Rural King, which bills itself as “America’s Farm and Home Store,” could soon have a presence in Mount Airy at the site formerly housing Kmart.
Reports surfaced in early November that a contract had been finalized for the purchase of a portion of the Mayberry Mall shopping center where the Kmart store closed nearly a year ago.
This came on the heels of an announcement by a local Realtor that a company based in the Midwest was eyeing the purchase of the former Kmart site and possibly the rest of the shopping center plagued by ongoing structural problems.
There have been indications recently that Rural King, which is headquartered in Mattoon, Illinois, is the company involved.
An inquiry to Rural King seeking official confirmation of this was referred to the company’s marketing division, which did not respond to a telephone message.
However, the Rural King interest in the former Kmart location has since been confirmed by a knowledgeable local source who spoke on condition of anonymity.
Rural King’s targeting of the Mount Airy site coincides with a recent expansion campaign in the eastern U.S. which has involved taking over a number of closed Kmart stores. Rural King announced last week that it had bought an old Kmart building in Martinsville, Virginia, with former Kmart storefronts said to be compatible with Rural King’s needs from a size standpoint.
Only one Rural King store is located in North Carolina at present, in Morganton, according to a map on the company’s website, which also shows another in Radford, Virginia.
Rural King promotes itself as a family owned and operated retailer launched in 1960, which has more than 100 stores in 12 states. It claims to offer 60,000-plus products, including livestock feed, farm equipment, agricultural parts, lawn mowers, workwear, fashion clothing, housewares and toys.
One of its traditions includes supplying free popcorn and coffee to shoppers.
Along with the Rural King disclosure surrounding the former Kmart site locally, another development involves a decision by Mike Kohan, the present Mayberry Mall owner, to “finally” fund roofing repairs there, said the source speaking on condition of anonymity.
A leaky roof led to problems in the section formerly occupied by the Kmart store — which was condemned last spring — with similar issues occurring elsewhere in the building, except for a Belk department store that is separately owned.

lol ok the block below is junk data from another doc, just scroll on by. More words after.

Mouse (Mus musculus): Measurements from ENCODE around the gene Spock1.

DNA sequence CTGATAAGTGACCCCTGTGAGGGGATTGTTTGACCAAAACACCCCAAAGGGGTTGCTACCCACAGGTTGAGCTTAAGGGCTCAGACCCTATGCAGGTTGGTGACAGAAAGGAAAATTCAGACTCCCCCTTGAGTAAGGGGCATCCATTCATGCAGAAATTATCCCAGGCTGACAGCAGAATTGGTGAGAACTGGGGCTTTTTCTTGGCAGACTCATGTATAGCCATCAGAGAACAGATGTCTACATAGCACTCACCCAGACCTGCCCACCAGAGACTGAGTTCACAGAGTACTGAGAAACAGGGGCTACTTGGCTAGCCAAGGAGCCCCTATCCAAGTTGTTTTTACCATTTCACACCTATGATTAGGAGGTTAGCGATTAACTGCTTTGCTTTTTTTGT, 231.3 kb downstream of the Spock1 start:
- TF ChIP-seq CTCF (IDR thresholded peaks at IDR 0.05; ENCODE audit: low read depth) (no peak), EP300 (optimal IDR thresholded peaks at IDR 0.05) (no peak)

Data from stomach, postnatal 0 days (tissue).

Rust damage in the mall’s upper portion created a potential for collapses and a hazard also was linked to ceiling tiles deteriorating and falling. Additionally, rain water entering the structure through the faulty roof has caused mold, posing an environmental risk to occupants.
Kohan earlier claimed that he lacked the funds to put into an escrow account for a good-faith effort toward needed mall repairs as a condition of avoiding its closure by local government officials as a public health threat.
Presumably, the roof repairs Kohan has agreed to fund would correct structural deficiencies at hand and make the mall as a whole more appealing to any new buyer seeking to avoid the financial burden of those repairs.
In October, a 60-day period was set aside by local officials to allow negotiations for the sale of the remainder of Mayberry Mall to continue, in addition to the purchase of the Kmart space. That period ended Tuesday.
A special meeting has been scheduled for today by Mayor David Rowe and the Mount Airy Board of Commissioners regarding the mall.
It will begin at 5 p.m. in the council chamber of the Municipal Building.
“The purpose for this meeting is to update the mayor and board of commissioners on the status of Mayberry Mall,” says a notice for the meeting.
It is open to the public.
City officials, who have ultimate responsibility for dealing with the problems at the mall, were told in late September that if it were not repaired, they faced the option of ordering the shopping center’s closure or demolishing it at municipal expense. Or if desiring to keep the mall open to preserve the stores and jobs there, officials were advised they could have the building repaired, again at city government expense.
Earlier this year, Mayberry Mall numbered nearly 20 stores hiring about 100 people, although some businesses have closed since due to the continuing problems relating to its structural condition.
Tom Joyce may be reached at 336-415-4693 or on Twitter @Me_Reporter.